MULTI® - rope-less elevator demonstrator at test tower Rottweil

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Abstract


Background: The world’s first linear motor driven passenger elevator system MULTI® started test operation at test tower Rottweil, Germany. A full scale showcase has been installed, the commissioning is finished and extensive testing activities are performed. The new test tower in Rottweil provides the perfect test and certification environment to get this ground-breaking product onto the market.

The propulsion of the cars is based on an ironless long-stator linear motor with distributed active drive, motor and sensor elements. This technology allows cars to move individually in the same elevator shaft without any ropes. The same type of linear motor will also be used to exchange cars horizontally from one shaft to another. Herewith a movement of the cars in a loop or any vertical and horizontal travel path can be realized. The testing procedures to characterize the operation of the MULTI® include measurements of electrical, mechanical and thermal quantities.

Smart energy management feeds power of descending cars for rising cars. To overcome the high power demand for acceleration cars, an energy buffering system is installed.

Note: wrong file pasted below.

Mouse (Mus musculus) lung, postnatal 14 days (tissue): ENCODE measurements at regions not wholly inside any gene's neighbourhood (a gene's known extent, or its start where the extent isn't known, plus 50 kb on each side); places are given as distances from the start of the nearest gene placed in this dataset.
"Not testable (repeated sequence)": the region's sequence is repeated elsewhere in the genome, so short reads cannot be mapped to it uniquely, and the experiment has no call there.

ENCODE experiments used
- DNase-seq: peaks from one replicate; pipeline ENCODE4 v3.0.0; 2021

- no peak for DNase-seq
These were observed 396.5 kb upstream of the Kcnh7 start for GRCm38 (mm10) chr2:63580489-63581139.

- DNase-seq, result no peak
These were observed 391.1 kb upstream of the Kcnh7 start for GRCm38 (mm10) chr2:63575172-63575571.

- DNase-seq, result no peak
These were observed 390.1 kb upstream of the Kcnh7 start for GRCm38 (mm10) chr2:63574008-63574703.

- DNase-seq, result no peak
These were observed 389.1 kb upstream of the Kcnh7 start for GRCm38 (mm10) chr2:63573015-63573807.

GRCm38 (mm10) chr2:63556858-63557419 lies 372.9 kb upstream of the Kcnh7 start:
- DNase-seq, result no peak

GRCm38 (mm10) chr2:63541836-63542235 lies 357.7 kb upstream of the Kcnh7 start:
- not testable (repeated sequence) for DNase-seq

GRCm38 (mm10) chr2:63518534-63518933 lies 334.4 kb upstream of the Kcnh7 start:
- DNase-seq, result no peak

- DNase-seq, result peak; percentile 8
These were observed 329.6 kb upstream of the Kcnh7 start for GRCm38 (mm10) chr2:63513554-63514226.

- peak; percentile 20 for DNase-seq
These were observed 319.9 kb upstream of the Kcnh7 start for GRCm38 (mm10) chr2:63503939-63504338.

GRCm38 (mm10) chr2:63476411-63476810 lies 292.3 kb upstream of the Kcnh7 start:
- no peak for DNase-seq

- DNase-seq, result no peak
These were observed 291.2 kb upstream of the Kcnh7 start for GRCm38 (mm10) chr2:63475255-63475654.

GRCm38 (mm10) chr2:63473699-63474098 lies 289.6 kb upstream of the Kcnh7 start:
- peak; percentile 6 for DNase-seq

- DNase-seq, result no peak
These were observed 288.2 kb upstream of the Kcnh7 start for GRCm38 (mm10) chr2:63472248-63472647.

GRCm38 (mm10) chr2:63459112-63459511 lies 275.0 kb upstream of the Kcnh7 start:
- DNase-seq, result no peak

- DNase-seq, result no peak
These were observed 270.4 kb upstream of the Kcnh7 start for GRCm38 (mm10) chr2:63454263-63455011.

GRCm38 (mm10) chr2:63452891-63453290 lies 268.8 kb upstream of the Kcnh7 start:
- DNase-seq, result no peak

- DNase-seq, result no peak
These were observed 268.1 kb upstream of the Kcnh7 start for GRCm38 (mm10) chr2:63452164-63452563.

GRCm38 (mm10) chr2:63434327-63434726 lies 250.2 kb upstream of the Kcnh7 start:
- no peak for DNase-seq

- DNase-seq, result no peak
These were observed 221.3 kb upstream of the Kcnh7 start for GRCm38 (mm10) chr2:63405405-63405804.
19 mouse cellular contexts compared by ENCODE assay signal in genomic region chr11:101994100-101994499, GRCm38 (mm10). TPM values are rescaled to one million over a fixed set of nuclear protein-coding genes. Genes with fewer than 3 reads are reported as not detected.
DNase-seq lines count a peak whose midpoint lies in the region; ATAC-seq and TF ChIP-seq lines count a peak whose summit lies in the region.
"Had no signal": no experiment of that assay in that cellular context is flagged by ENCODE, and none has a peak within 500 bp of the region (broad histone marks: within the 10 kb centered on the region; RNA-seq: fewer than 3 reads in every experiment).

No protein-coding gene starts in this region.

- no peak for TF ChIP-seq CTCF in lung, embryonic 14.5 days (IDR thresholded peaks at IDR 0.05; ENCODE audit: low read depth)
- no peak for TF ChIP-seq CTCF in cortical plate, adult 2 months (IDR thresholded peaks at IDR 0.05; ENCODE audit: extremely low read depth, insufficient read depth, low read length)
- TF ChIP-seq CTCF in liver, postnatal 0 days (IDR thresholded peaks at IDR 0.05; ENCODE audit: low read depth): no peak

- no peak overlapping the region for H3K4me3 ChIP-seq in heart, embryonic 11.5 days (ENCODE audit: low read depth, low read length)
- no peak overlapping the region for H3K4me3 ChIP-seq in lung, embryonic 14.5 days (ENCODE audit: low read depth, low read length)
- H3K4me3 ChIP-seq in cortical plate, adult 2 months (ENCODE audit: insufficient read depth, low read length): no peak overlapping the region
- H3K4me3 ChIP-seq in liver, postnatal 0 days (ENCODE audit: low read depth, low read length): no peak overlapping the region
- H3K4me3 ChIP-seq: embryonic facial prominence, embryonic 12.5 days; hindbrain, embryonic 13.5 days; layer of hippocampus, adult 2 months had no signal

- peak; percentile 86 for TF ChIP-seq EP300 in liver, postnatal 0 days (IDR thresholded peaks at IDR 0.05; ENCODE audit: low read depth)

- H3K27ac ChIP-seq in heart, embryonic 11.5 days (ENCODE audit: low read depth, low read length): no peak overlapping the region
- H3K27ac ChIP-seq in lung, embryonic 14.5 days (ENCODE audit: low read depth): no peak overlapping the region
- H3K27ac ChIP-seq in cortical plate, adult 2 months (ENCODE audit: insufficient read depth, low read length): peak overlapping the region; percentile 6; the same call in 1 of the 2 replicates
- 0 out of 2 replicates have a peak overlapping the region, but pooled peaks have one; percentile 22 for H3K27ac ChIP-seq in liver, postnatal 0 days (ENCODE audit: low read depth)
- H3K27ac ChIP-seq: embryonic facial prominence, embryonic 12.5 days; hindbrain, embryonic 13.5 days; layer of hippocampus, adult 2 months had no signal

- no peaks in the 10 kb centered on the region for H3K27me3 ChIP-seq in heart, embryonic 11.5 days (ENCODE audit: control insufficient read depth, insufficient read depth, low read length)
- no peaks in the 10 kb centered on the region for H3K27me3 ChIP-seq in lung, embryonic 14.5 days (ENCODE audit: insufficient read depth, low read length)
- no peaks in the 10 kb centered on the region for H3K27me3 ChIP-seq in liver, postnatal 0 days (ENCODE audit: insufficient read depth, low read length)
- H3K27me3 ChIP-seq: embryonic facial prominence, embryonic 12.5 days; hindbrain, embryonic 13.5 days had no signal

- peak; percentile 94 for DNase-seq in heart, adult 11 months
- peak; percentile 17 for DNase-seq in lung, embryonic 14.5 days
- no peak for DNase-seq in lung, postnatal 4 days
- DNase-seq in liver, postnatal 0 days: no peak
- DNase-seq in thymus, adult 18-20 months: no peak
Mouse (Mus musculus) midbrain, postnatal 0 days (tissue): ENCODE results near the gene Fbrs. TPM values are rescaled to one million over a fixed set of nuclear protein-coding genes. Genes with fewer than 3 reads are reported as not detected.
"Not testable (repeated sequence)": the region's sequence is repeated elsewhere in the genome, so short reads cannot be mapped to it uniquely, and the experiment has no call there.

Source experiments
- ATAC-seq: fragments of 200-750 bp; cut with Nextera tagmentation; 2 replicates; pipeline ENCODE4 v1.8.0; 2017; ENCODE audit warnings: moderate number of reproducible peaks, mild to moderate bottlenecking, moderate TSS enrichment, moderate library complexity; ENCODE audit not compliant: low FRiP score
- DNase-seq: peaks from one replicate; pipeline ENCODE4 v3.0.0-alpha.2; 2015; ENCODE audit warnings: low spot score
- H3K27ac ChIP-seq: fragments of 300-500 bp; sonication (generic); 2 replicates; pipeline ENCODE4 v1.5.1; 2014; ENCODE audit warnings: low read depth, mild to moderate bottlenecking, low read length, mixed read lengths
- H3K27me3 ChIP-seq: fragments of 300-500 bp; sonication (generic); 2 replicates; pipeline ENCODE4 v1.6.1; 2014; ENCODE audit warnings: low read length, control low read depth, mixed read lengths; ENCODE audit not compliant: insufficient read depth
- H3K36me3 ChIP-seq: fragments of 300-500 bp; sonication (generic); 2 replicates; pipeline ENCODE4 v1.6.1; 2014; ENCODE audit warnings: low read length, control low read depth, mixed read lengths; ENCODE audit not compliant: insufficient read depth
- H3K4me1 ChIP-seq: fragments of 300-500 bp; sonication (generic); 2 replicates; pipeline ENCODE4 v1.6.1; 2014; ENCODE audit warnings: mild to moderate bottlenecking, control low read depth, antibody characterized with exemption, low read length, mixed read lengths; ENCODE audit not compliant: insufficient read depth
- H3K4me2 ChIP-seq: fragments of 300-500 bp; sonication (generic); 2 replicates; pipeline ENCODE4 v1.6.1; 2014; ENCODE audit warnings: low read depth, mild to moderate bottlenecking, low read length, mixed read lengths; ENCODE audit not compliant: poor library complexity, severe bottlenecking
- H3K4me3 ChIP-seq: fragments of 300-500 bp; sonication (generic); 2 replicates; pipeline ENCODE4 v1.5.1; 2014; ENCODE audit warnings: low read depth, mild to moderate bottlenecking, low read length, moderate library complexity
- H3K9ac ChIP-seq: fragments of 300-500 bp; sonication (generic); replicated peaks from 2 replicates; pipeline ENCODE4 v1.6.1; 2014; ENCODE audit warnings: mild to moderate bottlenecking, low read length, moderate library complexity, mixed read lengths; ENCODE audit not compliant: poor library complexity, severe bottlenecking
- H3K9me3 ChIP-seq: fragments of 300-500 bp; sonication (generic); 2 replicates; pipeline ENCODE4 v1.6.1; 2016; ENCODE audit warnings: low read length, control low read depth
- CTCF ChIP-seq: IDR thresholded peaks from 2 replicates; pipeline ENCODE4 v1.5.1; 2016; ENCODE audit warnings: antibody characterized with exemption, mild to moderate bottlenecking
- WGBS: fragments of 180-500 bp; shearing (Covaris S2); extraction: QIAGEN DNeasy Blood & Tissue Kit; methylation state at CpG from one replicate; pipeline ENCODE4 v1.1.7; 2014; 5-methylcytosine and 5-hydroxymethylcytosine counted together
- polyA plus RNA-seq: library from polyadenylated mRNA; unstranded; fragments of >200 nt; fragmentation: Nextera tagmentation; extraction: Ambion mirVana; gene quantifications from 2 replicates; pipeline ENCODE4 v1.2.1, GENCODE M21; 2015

Aim: This paper focuses on the power and energy management of the MULTI® demonstrator. The benefit of intelligent buffering strategy is depicted.

Methods: Full scale prototype, numerical simulation, testing and measurement.  

Results: This paper presents first measurement results of the MULTI® demonstrator mainly focusing on the power and energy characteristics of the propulsion system.

Conclusion: Using an energy buffering system, the peak input power of the MULTI® can be reduced to 50% of the peak power level without energy buffer. The power from downward moving cars is recuperated and used for upward driving cars, balanced by the energy buffer without stressing the grid.


INTRODUCTION

MULTI® represents a completely new and innovative transportation system of thyssenkrupp Elevator [1] - a ropeless elevator that can move through a building not only vertically but also horizontally – a system to revolutionize high building construction. MULTI® in comparison to conventional and modern elevator systems provides to following main benefits (compare Fig. 1):

Significantly increased transport capacity with shorter waiting times